The ship's prospective commanding officer is Cmdr. Scott Sciretta who will lead the crew of 276 officers and enlisted personnel of the 9,200-ton vessel.

"This ship as far as the maritime strategy is the most capable warship in the world," said Sciretta. "It can do anything. You name the mission, our Navy is ready to meet the maritime strategy. This ship is the most capable warship in the world."

"This is the greatest honor of my life. I cannot stress with anything greater in my heart anything that I feel, to have the opportunity to meet Dan and Deb Dunham and their lovely family, the sacrifice that Jason made for this country, the sacrifice that Dan and Deb continue to make for this country on a daily basis. I'm deeply honored," continued Sciretta.

In the spirit of this Marine, USS Jason Dunham will continue protecting America's liberty by providing a dynamic multimission platform to lead the Navy into the future. Utilizing a gas-turbine propulsion system, the ship can operate independently or as part of carrier strike groups, surface action groups, amphibious ready groups, and underway replenishment groups. The ship's combat systems center on the Aegis combat system and the SPY-Ld(V) multifunction phased array radar. With the combination of Aegis, the vertical launching system, an advanced anti-submarine warfare system, advanced anti-aircraft missiles and Tomahawk cruise missiles, the Arleigh Burke-class continues the revolution at sea.

"I feel incredibly honored to be here today to christen the USS Jason Dunham," said Mabus. "To honor a Marine who made the ultimate sacrifice, so that others Marines could live and so that America could continue to represent the values that we do. To have a Navy ship named after such a Marine is in the great tradition of our naval forces. And USS Jason Dunham is going to represent us well, around the world, in a lot of different capacities, for decades to come.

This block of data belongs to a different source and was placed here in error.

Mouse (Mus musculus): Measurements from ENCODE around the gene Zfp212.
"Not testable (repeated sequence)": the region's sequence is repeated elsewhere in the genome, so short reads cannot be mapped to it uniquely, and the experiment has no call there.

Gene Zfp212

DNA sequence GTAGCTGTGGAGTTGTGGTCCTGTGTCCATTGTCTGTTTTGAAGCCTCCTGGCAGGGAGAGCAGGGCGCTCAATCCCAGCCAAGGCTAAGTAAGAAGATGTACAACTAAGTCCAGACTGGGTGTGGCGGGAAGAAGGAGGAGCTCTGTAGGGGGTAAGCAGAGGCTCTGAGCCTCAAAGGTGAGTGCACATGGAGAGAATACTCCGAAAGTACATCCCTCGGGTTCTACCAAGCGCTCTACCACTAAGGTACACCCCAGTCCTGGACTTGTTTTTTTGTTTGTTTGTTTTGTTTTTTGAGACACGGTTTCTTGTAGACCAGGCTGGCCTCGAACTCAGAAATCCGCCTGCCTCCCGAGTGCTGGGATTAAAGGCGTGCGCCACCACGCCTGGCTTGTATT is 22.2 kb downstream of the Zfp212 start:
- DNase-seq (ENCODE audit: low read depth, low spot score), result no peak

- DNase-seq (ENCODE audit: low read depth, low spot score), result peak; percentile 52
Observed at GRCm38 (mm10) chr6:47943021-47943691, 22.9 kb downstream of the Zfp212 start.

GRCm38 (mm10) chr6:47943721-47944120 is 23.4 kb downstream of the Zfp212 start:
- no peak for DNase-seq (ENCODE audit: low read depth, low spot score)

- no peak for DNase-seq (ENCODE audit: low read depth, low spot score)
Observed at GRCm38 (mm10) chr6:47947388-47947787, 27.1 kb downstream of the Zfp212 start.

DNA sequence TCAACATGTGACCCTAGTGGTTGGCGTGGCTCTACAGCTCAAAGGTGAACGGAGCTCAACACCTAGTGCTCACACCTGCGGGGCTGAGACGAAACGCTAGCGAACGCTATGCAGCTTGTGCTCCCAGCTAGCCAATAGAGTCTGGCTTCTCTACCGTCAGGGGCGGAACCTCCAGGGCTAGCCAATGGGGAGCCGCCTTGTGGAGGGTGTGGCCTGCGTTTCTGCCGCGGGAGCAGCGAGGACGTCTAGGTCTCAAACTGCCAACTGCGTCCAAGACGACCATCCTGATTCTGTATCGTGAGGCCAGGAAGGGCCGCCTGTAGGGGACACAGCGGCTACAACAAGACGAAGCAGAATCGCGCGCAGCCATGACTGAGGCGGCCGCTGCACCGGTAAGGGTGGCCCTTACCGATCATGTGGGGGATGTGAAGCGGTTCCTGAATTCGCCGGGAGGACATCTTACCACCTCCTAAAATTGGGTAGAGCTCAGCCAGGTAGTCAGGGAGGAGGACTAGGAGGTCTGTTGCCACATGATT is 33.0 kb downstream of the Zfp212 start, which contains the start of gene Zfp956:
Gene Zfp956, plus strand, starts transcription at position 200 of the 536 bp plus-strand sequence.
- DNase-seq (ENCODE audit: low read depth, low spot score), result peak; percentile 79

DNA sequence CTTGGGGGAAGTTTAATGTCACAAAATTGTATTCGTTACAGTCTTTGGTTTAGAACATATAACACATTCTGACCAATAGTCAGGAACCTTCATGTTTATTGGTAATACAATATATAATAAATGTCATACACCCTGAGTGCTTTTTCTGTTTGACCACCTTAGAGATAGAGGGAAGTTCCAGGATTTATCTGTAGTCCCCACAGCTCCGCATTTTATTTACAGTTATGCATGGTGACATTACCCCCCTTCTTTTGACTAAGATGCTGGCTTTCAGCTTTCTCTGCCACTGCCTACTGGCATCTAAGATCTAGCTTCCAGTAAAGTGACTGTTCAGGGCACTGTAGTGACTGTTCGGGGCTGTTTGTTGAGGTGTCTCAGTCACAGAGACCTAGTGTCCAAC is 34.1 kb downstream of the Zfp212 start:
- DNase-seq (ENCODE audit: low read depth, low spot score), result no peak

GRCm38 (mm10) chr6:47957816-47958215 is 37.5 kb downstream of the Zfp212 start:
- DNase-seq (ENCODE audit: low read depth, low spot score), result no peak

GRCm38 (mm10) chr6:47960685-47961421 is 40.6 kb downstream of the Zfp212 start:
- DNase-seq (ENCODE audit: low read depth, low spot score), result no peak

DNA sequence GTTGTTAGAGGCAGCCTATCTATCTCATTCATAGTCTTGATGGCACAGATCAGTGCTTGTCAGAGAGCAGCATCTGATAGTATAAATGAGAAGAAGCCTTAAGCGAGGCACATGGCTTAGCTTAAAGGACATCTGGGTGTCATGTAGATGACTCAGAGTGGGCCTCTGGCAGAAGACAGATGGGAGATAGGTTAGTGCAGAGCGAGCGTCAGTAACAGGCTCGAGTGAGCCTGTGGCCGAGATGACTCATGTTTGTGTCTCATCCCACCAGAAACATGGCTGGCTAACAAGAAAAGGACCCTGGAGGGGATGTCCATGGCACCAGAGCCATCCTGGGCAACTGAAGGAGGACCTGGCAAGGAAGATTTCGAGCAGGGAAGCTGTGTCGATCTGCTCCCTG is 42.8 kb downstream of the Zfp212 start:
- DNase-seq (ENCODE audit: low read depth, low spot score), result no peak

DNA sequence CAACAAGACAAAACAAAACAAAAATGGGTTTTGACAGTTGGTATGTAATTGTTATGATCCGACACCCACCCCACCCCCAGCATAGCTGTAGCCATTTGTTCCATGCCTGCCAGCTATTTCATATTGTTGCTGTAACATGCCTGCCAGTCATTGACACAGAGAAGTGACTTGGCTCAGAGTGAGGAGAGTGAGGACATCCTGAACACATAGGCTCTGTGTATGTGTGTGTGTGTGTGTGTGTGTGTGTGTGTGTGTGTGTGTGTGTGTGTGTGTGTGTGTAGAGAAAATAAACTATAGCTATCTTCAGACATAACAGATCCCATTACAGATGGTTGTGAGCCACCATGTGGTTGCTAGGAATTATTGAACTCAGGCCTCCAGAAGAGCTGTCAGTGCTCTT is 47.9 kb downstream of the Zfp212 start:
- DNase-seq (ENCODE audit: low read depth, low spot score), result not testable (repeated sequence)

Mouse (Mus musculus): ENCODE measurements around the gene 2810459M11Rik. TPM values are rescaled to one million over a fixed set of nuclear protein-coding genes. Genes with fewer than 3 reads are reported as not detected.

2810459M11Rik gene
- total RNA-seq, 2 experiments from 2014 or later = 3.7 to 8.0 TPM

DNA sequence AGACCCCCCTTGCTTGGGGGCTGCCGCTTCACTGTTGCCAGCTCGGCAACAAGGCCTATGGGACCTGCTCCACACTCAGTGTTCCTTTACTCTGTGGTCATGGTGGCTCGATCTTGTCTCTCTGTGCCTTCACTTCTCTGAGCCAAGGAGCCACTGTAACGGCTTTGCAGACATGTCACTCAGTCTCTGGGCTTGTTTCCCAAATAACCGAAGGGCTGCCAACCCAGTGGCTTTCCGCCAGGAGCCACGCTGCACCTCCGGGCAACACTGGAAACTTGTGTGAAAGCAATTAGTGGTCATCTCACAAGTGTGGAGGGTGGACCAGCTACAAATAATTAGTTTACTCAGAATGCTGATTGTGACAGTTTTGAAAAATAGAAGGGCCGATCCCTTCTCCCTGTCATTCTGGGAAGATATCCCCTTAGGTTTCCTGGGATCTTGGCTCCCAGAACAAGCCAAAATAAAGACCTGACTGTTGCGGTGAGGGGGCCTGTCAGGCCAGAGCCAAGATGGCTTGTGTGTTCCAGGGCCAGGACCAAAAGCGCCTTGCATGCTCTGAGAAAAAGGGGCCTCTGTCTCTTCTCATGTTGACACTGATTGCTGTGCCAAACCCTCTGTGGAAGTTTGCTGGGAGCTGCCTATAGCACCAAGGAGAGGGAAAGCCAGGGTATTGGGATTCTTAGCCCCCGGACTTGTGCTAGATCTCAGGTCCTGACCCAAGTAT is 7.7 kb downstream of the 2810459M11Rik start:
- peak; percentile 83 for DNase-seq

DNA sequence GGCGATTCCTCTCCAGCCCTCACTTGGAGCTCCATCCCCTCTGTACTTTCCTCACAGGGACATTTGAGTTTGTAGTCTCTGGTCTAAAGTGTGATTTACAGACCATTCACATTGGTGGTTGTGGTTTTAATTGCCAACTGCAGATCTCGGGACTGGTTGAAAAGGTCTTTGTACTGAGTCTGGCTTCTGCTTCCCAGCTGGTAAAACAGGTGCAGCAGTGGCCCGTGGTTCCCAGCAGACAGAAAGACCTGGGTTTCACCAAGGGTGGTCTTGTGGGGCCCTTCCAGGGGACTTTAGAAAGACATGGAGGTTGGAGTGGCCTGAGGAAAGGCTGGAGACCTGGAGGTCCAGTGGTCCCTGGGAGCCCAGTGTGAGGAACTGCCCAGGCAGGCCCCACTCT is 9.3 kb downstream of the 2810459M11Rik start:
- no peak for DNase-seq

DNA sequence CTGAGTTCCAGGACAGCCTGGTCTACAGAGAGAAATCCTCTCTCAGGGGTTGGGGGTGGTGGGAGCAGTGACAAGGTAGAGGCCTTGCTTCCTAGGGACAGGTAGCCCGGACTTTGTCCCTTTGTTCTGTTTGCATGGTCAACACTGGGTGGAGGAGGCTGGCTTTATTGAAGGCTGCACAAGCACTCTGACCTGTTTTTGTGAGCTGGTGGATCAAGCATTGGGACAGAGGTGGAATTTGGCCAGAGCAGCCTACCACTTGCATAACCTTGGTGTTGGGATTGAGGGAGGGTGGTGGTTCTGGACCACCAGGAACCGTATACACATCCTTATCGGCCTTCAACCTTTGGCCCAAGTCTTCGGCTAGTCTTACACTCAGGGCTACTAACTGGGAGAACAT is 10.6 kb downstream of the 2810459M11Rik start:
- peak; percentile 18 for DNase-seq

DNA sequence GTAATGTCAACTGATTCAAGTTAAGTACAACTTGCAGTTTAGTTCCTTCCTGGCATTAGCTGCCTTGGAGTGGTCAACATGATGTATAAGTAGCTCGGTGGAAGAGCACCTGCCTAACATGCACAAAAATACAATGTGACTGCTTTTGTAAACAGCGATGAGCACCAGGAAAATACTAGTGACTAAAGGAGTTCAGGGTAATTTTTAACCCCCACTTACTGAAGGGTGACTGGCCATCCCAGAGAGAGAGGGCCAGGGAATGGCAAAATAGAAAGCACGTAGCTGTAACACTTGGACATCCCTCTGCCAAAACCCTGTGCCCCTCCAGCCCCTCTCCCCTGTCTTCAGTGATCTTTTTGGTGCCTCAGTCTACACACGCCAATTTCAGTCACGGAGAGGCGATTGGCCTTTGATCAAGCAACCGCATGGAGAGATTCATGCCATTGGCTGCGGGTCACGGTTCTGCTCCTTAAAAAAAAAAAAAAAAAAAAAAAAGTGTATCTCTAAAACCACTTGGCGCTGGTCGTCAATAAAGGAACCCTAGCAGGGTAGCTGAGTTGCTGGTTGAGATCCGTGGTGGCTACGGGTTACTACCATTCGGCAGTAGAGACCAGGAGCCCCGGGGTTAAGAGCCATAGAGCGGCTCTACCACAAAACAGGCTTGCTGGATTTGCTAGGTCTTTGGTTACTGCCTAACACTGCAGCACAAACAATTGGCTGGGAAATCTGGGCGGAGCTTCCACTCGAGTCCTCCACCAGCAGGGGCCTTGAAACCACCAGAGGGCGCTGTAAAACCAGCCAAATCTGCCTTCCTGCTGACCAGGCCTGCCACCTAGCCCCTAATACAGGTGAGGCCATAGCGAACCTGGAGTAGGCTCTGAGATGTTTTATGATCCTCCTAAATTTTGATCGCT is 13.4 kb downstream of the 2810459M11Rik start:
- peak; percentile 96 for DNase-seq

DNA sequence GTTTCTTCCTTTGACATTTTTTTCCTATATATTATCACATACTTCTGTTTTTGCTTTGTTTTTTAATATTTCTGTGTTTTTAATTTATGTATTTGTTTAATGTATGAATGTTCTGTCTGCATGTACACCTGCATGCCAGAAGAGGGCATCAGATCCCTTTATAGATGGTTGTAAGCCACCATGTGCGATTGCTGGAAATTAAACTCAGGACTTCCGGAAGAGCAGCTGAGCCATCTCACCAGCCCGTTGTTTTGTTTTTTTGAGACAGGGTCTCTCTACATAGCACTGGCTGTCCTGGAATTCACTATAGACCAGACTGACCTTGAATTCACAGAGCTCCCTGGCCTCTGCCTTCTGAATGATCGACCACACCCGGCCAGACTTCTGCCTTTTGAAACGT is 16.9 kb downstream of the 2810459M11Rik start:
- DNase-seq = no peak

"This is one of the most capable ships that the Navy has. It's one of the most capable types of ships that any navy has ever had. It can mount simultaneous defenses and attacks. Air, sea, underwater. It is truly an integrated fighting machine. And it's got other things too. It can deliver humanitarian aid. It can deter some aggression. It can reassure allies. It is an incredibly capable ship, in an incredibly capable navy, in an incredibly complex world. And it's something that we need, and it's something that's going to serve us well.

"It shows what values we have in the United States. Not only in the Navy and Marine Corps, but as a country. The values of character, of honor, of sacrifice, of the willingness to give to something bigger than ourselves. And I think that the name Jason Dunham on this ship, what he stood for, the character that he had, the actions that he took, will represent us well as this ship sails in our fleet for a long time to come," said Mabus.

"He would think it was an absolute hoot, and he would just enjoy it to no end. I do think Jason would find it a huge honor," said Dunham's mother.

"It would be our duty and pleasure to be with the ship and be a part of the ship for the rest of the ship's life or my life and the children's lives, and I'm really looking forward to a family cruise," said Dunham.

Additional information on Arleigh Burke class destroyers is available at http://www.navy.mil/navydata/fact_display.asp?cid=4200&tid=900&ct=4

For more news from the fleet, visit www.navy.mil.

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RELATED PHOTOS
The Arleigh Burke-class guided-missile destroyer Jason Dunham (DDG 109) is translated from the Land Level Transfer Facility at Bath Iron Works into the floating dry dock after its christening ceremony in preparation for float-off later in the day.
090801-O-0000X-004 BATH, Maine, (Aug. 1, 2009) The Arleigh Burke-class guided-missile destroyer Jason Dunham (DDG 109) is translated from the Land Level Transfer Facility at Bath Iron Works into the floating dry dock after its christening ceremony in preparation for float-off later in the day. (Photo courtesy Michael C. Nutter/ General Dynamics/Released)
August 1, 2009